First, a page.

Why didn't the SEC at least comment, if not enforce the requirement for additional reserves, when AIG, FNMA and FHLMC ignored reality, changed their accounting practices, etc. when all of those mortgages and loans started turning bad?

But if you really want to find why you shouldn't feel all warm and fuzzy about the SEC walking the beat on the street, just look at their record on the uptick rule and naked shorts.
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Old 03-23-2010, 07:33 PM   #51
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My good faith answer is that Wall Street does need some oversight- starting with an overhaul of the SEC...but not sure why the knee-jerk reaction is that we have to raise taxes and/or take a hit on our portfolios to provide it... Why would anyone assume that new regulations would automatically cost more to implement and enforce, and negatively impact the market? ....
Aha, I have not been communicating well. I actually agree with you on the above. The hit in our portfolios I am talking about is a drop in the markets when/if Wall Street freaks if the Hill passes a bill that promises effective oversight. In other words, if we do a good job regulating them will the market over-react causing a big drop?

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So, as a show of good faith, are you willing to send your Bush bonus back? As another 1%'er, I'm keeping mine, by the way. It's already invested on the Street..and up 50% over last year..
No, hell no
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Old 03-23-2010, 09:35 PM   #52
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When you start citing extreme, and rare cases of regulatory failure like Madoff, it should not mean you throw out the SEC regulatory apparatus that failed to police Madoff because of defective SEC staff judgments; on the other hand, the absence of regulatory oversight, monitoring and enforcement in some very key financial areas does suggest we need to do something and not let the invisible hand guide us.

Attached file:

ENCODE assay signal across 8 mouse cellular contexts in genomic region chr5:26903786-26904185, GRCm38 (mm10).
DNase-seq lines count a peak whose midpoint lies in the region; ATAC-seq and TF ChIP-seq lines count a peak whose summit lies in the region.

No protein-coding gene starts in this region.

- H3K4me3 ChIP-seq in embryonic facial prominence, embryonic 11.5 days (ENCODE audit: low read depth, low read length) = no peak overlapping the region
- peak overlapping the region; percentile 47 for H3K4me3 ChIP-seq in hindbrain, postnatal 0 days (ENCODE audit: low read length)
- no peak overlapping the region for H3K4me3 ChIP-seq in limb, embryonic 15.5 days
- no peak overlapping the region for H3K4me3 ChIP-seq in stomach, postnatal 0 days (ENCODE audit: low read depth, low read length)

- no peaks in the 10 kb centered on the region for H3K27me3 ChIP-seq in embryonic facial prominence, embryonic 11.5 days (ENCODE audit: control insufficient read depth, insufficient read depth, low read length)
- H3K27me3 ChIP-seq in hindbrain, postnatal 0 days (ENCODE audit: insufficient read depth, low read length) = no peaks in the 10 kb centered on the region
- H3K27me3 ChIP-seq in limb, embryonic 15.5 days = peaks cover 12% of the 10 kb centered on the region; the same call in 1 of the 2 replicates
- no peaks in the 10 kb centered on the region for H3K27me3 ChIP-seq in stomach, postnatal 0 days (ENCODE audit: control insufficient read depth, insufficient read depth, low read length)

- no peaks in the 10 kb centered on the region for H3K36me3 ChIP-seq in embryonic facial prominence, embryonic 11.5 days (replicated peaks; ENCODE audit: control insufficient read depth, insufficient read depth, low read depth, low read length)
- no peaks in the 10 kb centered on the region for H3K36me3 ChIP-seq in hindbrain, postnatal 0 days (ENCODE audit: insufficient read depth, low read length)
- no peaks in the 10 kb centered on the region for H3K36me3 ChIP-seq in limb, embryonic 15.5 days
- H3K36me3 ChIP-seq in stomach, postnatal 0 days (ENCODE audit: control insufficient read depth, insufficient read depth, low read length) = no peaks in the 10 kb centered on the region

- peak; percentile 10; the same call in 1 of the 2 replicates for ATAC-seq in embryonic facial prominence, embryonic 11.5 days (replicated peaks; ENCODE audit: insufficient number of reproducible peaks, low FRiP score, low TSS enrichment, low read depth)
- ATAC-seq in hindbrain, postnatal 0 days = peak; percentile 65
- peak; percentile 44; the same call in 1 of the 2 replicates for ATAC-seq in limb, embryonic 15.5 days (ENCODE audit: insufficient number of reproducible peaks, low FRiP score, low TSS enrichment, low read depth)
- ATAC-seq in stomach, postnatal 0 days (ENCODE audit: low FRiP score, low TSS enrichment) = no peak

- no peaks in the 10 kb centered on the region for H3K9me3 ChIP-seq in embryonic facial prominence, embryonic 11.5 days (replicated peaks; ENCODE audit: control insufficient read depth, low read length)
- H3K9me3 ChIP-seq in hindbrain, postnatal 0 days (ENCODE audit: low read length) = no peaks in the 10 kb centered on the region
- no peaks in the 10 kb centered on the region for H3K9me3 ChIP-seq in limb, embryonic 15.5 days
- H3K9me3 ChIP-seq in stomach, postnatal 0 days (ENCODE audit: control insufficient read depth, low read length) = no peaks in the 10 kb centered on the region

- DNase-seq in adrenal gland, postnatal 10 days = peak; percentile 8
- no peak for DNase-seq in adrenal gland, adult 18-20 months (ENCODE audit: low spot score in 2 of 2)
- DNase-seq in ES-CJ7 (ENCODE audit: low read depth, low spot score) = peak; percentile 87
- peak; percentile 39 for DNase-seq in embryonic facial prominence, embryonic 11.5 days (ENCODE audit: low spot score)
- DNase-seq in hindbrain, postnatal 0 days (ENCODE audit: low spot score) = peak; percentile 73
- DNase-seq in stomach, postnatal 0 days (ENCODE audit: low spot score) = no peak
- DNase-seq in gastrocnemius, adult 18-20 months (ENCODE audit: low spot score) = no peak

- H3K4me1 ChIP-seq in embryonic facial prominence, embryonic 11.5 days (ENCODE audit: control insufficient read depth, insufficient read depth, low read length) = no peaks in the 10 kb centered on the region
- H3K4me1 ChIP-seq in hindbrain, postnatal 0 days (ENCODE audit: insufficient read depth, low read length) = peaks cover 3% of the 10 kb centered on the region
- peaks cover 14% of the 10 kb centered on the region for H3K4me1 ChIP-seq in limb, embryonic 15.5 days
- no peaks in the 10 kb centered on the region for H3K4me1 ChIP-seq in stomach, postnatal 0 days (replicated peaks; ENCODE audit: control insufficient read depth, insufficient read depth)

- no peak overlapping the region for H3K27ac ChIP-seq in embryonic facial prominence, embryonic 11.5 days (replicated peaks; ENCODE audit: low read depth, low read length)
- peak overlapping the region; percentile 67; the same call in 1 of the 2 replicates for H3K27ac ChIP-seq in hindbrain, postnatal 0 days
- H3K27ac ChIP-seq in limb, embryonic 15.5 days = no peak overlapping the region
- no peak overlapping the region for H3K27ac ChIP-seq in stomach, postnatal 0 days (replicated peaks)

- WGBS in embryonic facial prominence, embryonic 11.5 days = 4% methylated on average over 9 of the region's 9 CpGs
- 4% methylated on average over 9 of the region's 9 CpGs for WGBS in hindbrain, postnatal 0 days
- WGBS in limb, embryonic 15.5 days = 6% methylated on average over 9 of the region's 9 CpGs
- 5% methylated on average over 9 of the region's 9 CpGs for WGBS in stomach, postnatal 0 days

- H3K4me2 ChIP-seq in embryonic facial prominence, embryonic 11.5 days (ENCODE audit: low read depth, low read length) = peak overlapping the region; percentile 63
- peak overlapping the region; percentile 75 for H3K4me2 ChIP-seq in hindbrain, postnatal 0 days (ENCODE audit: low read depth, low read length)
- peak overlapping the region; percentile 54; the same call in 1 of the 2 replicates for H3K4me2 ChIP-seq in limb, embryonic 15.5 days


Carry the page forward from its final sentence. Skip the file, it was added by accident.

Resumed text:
My Madoff example had two components to it.

1) The SEC failed to protect anyone.

2) Education and transparency would have protected anyone, regardless off the SEC. The exception would be someone who recognized it was 'too good to be true' but was hoping to get in at the top of the pyramid. I don't care if one crook loses money to another.

That is not a total condemnation of regulation, but the SEC appeared to have failed at their assigned duty. Hey, no one is perfect, we ought to learn and improve. And we better learn to protect ourselves, to the extent we can - and the Madoff investors certainly should have (esp those who had a big % of NW with him).

I'll quote Westernskies here ( I forgot to hit the multi-quote button):

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Why would anyone assume that new regulations would automatically cost more to implement and enforce, and negatively impact the market?
Exactly - doing the job right doesn't automatically mean do more. Sometimes stripping down to the essence allows proper oversight of that which is really important.

I re-read ChrisC and GTG posts - two things I notice is they throw in the straw man of calls for "no regulation" and 'all government and all regulation is bad', and they ignore the idea of personal responsibility. What I'm saying is a combination of those would be more effective than just 'increased regulation'.

-ERD50
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Old 03-23-2010, 10:10 PM   #53
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My Madoff example had two components to it.